After Laocoön and His Sons and Barnett Newman’s Who’s Afraid of Red Yellow and Blue III, 1967
look at him go! he could be dancing, that could be
gear in his veins if it weren’t for the snake in his leg,
if it weren’t for the fact that it’s venom. turn the
bass up, put on your doof goggles, blind your eyes to
the horror! now. believe in the gift. ignore
his screaming: fear the world when the going is good
fear the horse for the flag’s only white until it’s wiping
colour from your back. can’t put the red back inside
can’t pull the knife out, can’t put the snakes back
into the sea! my boys! don’t listen to him, he just
took bathroom drugs. don’t think it hollow. don’t look in
its swinging jaw. don’t mind the smoke. those aren’t war cries
it’s just the crowd. look, Laöcoon is dancing forever!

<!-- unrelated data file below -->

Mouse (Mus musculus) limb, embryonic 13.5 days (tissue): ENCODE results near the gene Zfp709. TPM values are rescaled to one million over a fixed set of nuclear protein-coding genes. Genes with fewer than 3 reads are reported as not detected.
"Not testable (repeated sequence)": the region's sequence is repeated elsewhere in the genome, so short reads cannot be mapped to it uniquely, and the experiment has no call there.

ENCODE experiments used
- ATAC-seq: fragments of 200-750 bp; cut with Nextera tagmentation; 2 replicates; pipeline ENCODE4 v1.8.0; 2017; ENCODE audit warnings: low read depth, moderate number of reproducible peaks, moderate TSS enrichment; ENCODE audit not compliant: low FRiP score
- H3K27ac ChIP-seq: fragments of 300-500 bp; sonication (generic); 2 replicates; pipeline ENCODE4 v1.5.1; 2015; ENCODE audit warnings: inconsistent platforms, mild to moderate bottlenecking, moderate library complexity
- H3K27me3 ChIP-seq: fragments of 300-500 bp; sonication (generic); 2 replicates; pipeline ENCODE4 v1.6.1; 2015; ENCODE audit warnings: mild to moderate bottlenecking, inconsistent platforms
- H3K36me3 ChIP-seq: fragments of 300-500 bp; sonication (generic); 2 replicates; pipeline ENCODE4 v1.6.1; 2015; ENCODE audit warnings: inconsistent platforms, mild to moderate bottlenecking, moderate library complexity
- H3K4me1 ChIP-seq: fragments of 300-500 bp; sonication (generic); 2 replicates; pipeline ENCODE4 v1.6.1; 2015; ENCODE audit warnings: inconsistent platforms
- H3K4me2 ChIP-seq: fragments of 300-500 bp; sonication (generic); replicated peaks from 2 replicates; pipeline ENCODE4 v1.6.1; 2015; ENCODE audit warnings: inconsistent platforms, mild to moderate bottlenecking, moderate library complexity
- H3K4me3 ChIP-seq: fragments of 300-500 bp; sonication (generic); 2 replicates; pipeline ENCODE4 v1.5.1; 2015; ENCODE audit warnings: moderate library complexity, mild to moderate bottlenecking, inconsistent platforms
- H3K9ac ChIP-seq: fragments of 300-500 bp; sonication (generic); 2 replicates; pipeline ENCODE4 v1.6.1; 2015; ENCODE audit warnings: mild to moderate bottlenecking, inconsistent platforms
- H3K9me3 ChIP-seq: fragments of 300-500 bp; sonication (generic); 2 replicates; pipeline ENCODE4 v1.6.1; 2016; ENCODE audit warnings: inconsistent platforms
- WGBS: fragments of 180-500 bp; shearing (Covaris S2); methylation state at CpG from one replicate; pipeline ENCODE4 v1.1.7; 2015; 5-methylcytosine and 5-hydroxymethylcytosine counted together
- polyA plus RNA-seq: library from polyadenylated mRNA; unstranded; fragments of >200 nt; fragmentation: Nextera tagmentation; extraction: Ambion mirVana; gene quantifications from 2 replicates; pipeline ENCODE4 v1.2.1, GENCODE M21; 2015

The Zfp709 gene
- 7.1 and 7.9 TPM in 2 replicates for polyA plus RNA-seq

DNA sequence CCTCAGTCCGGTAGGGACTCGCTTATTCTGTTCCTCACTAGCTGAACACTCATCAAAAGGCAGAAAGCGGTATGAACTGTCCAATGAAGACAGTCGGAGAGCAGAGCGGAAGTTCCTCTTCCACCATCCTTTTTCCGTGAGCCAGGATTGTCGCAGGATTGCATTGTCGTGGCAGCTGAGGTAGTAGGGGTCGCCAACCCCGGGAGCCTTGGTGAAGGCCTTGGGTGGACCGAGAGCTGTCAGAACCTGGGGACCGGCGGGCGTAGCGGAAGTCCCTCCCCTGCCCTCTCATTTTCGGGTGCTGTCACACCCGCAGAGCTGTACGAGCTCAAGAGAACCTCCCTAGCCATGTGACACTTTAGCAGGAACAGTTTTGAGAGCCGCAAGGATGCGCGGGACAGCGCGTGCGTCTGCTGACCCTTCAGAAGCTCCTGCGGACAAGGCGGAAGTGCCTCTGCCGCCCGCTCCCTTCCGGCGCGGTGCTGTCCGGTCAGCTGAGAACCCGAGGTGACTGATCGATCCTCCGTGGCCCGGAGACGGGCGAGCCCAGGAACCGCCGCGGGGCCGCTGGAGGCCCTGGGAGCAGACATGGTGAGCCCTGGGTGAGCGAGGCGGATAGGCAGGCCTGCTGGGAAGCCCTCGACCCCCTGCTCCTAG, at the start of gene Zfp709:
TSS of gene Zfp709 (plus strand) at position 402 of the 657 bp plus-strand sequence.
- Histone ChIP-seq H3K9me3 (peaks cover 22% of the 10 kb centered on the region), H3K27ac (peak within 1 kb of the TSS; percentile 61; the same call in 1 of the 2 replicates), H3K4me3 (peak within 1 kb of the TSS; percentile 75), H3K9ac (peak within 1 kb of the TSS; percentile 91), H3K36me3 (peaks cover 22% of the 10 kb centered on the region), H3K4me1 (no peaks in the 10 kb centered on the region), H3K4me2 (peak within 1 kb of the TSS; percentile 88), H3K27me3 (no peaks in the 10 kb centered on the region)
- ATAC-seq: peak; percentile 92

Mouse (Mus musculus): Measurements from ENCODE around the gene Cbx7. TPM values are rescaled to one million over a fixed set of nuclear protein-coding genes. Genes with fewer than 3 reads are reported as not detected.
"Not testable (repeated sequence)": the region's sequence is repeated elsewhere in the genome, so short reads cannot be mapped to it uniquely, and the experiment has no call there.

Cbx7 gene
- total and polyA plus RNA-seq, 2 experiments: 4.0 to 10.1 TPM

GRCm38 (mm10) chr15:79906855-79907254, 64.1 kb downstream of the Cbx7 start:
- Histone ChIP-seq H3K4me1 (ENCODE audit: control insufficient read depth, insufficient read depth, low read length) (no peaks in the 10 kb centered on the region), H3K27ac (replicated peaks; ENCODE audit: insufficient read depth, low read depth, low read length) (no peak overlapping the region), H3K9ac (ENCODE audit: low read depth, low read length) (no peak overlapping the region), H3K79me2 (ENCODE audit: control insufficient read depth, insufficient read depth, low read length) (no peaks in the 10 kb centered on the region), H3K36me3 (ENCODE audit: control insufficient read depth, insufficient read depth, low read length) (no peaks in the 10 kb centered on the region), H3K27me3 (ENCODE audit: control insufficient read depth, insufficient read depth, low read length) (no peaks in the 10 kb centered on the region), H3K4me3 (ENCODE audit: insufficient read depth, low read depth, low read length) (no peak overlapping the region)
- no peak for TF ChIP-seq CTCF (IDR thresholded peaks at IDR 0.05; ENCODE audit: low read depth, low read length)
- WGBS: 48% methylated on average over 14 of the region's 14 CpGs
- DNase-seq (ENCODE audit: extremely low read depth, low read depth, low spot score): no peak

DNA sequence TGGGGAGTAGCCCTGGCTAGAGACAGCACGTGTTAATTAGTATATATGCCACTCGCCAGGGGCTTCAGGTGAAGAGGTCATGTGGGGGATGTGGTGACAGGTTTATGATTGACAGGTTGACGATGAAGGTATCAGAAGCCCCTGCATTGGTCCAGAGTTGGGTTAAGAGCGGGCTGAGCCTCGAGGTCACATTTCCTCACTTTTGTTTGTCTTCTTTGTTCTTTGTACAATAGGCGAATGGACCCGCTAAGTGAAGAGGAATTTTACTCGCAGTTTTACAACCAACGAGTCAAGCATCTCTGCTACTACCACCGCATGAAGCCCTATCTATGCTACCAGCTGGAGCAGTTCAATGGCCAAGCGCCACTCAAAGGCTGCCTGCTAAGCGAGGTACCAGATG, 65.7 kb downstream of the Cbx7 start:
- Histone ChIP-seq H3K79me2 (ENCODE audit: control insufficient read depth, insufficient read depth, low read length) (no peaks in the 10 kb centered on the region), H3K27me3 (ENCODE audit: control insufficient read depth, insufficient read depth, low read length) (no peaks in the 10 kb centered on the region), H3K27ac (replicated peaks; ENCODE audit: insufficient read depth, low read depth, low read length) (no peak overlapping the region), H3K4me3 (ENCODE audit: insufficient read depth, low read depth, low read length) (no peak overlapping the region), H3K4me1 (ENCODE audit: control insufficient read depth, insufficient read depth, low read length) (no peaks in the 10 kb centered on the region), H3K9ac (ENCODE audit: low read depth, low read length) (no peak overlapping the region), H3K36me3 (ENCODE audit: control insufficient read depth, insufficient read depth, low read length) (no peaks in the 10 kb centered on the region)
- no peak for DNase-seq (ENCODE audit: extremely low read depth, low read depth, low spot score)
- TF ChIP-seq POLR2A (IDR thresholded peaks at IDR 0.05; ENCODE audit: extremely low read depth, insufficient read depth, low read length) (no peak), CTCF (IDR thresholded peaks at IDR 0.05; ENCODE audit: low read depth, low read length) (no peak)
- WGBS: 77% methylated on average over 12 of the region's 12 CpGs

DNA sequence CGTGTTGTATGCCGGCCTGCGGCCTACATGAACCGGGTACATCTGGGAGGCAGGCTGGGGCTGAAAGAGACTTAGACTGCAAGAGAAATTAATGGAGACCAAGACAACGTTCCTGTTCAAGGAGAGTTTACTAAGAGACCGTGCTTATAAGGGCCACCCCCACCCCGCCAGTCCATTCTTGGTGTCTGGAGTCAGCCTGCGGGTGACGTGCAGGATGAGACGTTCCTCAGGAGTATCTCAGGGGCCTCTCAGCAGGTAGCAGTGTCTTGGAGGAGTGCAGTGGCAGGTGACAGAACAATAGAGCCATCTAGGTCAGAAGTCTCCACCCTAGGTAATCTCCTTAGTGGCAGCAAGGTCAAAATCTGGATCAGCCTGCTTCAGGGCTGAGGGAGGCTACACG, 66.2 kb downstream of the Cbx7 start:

the city won’t burn down overnight. those two are
not his sons. they bear no curse. they’re dancing too,
forever, too, it’s basically a troye sivan video – no, that’s
not fear on their faces, they’re just feeling the rush. and no,
they’re not screaming – what did I tell you about looking?
stop being so fucking mortal, so fucking morbid, you’re
killing the party. they’ve got everything here, drugs, music,
a piñata horse! they’ve even got fucking snakes!
it’s the party of the year and all your prophesising is
literally murdering the vibe. stop saying he was good.
stop putting his name in past tense. grab a bat and bash
open that horse. the not-snakes will drag him to the
not-sea where he can keep dancing while the lights
go up around us and we come down. let’s not fight.
let’s not think. let’s let him stay there, writhing, lithe,
warning of a thing he’ll never see from underwater
he’s busy. he’s dancing, forever. let him be.
Featured photo originally taken by Marie-Lan Nguyen and held in the public domain via Wikimedia.